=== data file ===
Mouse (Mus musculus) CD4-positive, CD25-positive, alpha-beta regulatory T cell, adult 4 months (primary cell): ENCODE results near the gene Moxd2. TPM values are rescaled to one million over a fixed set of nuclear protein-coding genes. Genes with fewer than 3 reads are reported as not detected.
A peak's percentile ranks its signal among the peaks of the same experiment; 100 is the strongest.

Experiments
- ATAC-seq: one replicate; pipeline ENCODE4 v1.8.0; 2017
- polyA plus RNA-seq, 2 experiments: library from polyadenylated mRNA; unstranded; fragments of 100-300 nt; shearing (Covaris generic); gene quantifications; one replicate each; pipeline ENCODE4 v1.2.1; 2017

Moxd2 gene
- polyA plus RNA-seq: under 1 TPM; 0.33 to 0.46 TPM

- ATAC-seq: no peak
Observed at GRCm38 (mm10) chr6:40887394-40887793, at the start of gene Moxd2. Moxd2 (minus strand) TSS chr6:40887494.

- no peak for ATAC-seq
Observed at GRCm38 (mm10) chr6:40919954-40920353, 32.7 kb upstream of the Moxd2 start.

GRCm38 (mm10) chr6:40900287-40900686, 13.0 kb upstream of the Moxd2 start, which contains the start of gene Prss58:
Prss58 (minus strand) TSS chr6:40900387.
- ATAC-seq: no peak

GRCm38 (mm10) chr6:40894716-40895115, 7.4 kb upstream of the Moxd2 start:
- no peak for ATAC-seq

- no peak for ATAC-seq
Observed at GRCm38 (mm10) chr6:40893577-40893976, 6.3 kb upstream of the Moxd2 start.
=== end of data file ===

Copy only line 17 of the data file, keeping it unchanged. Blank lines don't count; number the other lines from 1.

- no peak for ATAC-seq